Stories From Our Sisters In Sunderland

Our Sisters in Sunderland exhibition, in the Museum & Winter Gardens.
Our Sisters in Sunderland exhibition, in the Museum & Winter Gardens.
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TALES of how Wearside became the new home for a host of women have been captured in sounds and pictures.

Stories From Our Sisters In Sunderland has been spearheaded by the charity Sangini and includes the true-life accounts of their journey which brought them to the city.

Through a photographic exhibition, a website, audio clips and a book, they reveal their experiences of how they came to put down roots in Sunderland.

Women from countries including Senegal, Zimbabwe, Assam, China, Nepal, India, Bangladesh, Pakistan, Georgia, Kazakhstan and Malta feature in the display, with their images set against landmarks including Penshaw Monument to the National Gallery of Contemporary Arts.

More than 100 women of all ages took part in the project, which took 18 months to put together.

Among them was Sreelekha Reddy, 62, who is originally from Hyderabad in India, and is a founder member of Sangini as well as a former owner of a North-East care home.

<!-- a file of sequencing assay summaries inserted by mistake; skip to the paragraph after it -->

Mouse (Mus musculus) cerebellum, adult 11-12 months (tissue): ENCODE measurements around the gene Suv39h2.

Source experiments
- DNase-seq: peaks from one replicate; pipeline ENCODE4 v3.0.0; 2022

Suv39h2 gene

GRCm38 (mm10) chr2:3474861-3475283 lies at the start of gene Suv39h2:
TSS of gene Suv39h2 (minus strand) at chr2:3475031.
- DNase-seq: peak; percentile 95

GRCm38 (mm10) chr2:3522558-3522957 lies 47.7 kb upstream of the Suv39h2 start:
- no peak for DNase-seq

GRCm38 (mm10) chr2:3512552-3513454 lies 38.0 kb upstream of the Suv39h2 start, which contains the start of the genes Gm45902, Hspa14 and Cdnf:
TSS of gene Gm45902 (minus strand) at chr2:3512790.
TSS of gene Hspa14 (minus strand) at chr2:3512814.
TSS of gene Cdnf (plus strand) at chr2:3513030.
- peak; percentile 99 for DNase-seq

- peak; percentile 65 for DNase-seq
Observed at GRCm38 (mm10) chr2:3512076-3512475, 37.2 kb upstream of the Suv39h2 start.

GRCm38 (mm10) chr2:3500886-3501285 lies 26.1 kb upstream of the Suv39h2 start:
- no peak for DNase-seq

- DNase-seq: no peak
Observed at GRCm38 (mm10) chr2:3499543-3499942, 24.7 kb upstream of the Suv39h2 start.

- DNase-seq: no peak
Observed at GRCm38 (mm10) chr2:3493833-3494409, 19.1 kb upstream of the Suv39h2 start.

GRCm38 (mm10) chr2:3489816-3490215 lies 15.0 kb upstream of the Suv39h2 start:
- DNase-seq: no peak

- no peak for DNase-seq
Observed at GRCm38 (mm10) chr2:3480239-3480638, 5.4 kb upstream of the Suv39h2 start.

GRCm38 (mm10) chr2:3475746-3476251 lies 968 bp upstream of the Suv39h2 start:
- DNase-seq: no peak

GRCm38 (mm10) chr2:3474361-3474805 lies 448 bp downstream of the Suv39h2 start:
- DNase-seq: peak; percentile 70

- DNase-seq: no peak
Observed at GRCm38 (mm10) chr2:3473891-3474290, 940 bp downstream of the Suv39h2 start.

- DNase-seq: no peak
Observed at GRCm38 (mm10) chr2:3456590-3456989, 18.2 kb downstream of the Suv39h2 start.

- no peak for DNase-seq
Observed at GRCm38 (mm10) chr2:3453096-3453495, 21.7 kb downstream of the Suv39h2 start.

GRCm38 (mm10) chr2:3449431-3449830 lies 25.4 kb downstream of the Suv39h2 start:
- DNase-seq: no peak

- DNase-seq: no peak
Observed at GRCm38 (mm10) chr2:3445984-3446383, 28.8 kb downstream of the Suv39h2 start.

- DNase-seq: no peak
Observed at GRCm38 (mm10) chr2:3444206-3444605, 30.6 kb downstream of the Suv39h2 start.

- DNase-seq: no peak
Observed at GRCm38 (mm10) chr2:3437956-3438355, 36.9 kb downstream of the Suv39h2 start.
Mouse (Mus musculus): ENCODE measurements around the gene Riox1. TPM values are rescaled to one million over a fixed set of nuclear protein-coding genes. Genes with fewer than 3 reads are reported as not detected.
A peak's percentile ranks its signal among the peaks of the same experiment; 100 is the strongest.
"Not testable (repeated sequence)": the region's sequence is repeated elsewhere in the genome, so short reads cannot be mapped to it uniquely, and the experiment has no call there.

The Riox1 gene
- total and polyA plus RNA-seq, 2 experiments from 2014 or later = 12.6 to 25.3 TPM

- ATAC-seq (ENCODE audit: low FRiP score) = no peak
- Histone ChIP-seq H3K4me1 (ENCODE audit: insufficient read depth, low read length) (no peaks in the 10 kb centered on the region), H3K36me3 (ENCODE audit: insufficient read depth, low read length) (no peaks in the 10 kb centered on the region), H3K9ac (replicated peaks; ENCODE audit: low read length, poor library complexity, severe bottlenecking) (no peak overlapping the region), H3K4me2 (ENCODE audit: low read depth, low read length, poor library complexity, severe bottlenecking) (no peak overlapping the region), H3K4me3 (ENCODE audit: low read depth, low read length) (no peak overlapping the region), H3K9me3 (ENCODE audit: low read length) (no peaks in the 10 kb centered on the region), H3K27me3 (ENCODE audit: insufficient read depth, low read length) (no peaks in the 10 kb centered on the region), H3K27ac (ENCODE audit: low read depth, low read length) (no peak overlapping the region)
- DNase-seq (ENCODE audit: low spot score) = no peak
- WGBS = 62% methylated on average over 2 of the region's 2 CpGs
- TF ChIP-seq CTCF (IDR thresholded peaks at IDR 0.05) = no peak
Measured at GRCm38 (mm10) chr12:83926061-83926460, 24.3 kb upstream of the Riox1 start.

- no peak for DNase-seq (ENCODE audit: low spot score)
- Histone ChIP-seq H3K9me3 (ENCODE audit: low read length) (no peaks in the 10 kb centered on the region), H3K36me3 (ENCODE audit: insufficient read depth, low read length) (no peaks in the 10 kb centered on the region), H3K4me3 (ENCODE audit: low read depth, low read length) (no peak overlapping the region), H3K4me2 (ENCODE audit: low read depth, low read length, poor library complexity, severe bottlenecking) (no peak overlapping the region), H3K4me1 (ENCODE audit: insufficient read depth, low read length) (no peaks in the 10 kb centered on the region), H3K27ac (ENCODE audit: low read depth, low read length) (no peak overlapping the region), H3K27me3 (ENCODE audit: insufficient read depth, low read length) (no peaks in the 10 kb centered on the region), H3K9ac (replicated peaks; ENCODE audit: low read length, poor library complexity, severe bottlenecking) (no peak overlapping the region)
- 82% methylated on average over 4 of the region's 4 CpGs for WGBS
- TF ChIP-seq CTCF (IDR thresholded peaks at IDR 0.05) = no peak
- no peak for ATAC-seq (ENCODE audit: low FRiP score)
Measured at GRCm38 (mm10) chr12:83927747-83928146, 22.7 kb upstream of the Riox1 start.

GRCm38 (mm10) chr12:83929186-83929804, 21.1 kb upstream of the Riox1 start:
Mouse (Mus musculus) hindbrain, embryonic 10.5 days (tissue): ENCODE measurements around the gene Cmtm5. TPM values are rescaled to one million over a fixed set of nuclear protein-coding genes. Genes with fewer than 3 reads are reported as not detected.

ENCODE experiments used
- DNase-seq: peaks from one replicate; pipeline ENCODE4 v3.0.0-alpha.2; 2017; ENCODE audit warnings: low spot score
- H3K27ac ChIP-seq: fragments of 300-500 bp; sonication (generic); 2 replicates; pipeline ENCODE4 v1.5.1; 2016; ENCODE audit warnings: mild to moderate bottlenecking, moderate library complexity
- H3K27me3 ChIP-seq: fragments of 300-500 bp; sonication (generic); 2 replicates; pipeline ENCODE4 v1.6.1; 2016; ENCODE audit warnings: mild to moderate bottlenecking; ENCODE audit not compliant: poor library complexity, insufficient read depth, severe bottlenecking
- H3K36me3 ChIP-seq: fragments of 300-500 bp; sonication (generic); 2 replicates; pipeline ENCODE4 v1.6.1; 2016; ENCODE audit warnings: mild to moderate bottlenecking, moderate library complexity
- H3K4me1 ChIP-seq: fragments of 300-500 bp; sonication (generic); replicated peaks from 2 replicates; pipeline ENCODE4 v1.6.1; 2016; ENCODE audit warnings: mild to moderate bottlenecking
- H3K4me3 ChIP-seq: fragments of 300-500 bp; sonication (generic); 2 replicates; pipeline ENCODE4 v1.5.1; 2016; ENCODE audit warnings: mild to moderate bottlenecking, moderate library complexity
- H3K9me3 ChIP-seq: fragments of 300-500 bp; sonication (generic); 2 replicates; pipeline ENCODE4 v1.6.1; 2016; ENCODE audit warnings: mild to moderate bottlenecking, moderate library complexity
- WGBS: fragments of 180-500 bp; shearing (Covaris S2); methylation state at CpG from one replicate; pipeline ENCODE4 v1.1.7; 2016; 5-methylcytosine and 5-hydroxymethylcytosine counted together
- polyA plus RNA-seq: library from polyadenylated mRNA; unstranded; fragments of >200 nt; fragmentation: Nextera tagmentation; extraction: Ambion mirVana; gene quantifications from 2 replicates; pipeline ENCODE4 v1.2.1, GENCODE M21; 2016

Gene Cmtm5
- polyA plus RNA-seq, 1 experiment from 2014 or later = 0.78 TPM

Sreelekha said: “Taking part in the project has helped me to remember a part of my life that I had left behind in India, and recollect the journey I undertook since arriving in Britain.

“It has been deeply moving to retrace the early steps I took to settle down in Sunderland.

“This is where I settled with my family and my children have grown up.”

Dr Gitika Banerjee, 77, grew up during World War II in Burma and her story includes an account of how she survived.

The first Asian Tyne and Wear High Sheriff, she still works with the Children’s Foundation and raises money for charities based in Sunderland and India.

Gitika said: “Wherever I went, I mixed with people because I enjoyed finding out what they were like. Was there anything interesting which I could learn from them?

“So from that point of view, I found it very funny, but as soon they took my ways of life and I took their ways of life, we never got upset about anything.”

The project is supported through a grant from Heritage Lottery Fund, Community Foundation and Sherburn Trust and was organised in partnership with Sunderland Museum and Winter Gardens, Sunderland Library Services, Tyne & Wear Archives, Local Studies Group and community groups.

The stories can be found via, with the display hosted at Sunderland Museum and Winter Gardens until Sunday, August 31.